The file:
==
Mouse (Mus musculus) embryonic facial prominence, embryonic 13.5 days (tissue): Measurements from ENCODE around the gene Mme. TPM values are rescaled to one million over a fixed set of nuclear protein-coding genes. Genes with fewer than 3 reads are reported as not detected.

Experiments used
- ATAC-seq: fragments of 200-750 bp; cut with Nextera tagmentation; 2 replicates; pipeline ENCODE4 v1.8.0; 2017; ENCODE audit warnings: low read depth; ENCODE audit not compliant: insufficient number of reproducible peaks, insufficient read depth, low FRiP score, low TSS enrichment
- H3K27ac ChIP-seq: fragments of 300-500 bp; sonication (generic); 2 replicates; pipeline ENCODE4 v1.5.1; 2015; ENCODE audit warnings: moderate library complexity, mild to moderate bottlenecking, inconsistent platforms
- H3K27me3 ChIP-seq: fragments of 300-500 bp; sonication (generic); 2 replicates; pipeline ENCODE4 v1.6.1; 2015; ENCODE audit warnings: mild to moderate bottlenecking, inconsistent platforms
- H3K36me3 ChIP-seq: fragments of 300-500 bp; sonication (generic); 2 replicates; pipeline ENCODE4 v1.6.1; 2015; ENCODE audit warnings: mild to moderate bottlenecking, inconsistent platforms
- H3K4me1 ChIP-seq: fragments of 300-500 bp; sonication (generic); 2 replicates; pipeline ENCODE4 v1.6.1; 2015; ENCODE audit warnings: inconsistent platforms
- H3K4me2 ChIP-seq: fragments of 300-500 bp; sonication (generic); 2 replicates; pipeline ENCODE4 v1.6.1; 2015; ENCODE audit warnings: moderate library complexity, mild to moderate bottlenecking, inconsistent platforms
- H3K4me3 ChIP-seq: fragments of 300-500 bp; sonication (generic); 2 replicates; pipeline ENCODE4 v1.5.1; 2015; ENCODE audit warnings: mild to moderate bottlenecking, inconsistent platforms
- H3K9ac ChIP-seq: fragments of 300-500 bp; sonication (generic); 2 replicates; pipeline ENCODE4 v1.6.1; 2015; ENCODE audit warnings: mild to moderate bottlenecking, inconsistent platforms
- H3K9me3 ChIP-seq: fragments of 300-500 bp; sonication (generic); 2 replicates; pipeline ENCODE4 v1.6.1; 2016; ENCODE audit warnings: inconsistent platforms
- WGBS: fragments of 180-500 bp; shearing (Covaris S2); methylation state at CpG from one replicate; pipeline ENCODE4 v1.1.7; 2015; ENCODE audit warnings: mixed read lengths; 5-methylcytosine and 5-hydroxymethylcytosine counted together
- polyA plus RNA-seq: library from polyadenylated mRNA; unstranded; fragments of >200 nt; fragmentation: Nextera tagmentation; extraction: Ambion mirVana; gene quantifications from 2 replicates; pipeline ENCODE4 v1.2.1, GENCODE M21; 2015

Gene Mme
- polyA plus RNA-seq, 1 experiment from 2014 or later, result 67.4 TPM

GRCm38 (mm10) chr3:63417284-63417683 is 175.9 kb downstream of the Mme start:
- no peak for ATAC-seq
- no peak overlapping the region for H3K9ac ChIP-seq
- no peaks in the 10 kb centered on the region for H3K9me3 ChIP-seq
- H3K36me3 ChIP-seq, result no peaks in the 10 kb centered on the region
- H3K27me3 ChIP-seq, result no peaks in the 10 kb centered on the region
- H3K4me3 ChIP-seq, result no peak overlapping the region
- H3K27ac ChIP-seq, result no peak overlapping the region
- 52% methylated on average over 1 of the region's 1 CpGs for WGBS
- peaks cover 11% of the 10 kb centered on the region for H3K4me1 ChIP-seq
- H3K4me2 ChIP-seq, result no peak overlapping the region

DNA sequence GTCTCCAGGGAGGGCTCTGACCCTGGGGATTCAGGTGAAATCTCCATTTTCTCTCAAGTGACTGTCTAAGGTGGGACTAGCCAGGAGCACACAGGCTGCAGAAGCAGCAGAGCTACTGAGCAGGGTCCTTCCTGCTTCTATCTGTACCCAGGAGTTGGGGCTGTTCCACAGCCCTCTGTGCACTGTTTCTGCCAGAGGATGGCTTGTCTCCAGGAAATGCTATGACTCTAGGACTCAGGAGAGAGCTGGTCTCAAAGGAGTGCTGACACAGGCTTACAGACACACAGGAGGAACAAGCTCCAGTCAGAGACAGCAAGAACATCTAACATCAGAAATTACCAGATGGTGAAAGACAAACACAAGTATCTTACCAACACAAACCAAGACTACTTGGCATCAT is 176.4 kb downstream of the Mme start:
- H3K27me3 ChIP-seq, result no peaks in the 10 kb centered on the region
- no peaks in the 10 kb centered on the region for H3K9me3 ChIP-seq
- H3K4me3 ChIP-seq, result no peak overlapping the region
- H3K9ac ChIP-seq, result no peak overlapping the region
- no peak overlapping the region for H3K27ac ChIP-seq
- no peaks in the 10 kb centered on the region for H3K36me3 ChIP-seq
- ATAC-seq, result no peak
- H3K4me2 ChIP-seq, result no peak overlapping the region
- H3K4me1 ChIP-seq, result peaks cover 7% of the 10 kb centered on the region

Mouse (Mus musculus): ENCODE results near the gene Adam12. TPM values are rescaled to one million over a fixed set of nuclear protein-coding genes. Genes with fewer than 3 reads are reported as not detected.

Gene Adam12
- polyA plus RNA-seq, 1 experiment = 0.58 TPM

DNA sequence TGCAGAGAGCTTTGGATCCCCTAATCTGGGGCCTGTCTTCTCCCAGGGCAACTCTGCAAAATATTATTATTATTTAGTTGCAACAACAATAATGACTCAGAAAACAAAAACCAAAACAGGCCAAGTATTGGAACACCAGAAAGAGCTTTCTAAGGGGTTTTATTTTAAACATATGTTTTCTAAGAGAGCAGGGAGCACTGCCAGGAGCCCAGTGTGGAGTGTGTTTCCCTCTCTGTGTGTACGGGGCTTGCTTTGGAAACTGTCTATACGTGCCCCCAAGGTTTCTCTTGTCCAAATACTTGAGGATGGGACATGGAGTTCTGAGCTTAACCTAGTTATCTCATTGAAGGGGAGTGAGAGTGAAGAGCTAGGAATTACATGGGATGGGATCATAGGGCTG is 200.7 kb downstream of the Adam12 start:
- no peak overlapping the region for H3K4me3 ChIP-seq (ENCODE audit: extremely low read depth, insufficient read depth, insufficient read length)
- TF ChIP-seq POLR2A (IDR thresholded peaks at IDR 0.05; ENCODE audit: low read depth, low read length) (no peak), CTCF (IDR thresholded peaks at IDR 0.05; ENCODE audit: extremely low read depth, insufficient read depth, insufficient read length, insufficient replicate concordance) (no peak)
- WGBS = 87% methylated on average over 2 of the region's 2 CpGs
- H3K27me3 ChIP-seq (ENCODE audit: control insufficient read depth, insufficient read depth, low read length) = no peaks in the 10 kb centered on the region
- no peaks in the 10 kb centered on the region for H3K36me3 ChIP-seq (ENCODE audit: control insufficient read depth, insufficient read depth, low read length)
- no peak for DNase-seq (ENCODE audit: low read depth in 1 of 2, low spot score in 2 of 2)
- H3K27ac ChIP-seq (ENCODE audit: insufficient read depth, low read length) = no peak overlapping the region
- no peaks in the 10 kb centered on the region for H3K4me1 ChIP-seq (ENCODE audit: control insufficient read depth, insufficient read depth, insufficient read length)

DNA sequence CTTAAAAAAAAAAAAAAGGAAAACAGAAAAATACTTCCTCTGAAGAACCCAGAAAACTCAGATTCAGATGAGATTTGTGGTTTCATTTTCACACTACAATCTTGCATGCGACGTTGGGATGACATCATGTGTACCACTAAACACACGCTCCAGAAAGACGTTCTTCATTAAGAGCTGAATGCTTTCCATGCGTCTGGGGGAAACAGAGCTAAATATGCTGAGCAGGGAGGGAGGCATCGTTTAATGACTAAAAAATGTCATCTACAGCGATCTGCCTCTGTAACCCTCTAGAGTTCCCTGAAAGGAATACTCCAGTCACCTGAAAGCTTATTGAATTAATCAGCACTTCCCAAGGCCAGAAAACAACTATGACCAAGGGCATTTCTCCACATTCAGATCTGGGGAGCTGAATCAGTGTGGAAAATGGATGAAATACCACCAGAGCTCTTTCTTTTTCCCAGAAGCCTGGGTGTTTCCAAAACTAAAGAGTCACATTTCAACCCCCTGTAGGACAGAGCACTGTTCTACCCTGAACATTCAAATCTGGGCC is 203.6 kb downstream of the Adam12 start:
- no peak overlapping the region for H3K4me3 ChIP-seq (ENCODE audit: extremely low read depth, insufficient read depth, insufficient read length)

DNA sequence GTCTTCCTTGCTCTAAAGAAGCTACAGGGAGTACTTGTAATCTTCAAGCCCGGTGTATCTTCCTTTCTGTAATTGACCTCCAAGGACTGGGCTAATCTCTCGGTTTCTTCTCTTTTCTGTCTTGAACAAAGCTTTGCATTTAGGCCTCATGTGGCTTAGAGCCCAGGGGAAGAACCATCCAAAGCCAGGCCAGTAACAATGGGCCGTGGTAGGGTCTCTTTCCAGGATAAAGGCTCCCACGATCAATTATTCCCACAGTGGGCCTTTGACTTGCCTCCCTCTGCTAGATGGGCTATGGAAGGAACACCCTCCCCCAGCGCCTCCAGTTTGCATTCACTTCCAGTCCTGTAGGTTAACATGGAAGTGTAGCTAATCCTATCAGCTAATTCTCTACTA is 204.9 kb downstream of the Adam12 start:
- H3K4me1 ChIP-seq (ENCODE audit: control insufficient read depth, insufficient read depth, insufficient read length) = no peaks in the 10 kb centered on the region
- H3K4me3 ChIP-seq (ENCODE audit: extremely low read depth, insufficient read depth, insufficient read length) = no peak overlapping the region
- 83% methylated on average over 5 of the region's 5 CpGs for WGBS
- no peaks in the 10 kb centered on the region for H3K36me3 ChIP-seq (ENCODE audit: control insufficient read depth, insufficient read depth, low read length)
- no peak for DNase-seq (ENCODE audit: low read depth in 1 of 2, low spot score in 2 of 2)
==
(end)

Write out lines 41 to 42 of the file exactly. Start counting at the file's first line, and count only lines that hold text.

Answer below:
- no peak overlapping the region for H3K4me3 ChIP-seq (ENCODE audit: extremely low read depth, insufficient read depth, insufficient read length)
- TF ChIP-seq POLR2A (IDR thresholded peaks at IDR 0.05; ENCODE audit: low read depth, low read length) (no peak), CTCF (IDR thresholded peaks at IDR 0.05; ENCODE audit: extremely low read depth, insufficient read depth, insufficient read length, insufficient replicate concordance) (no peak)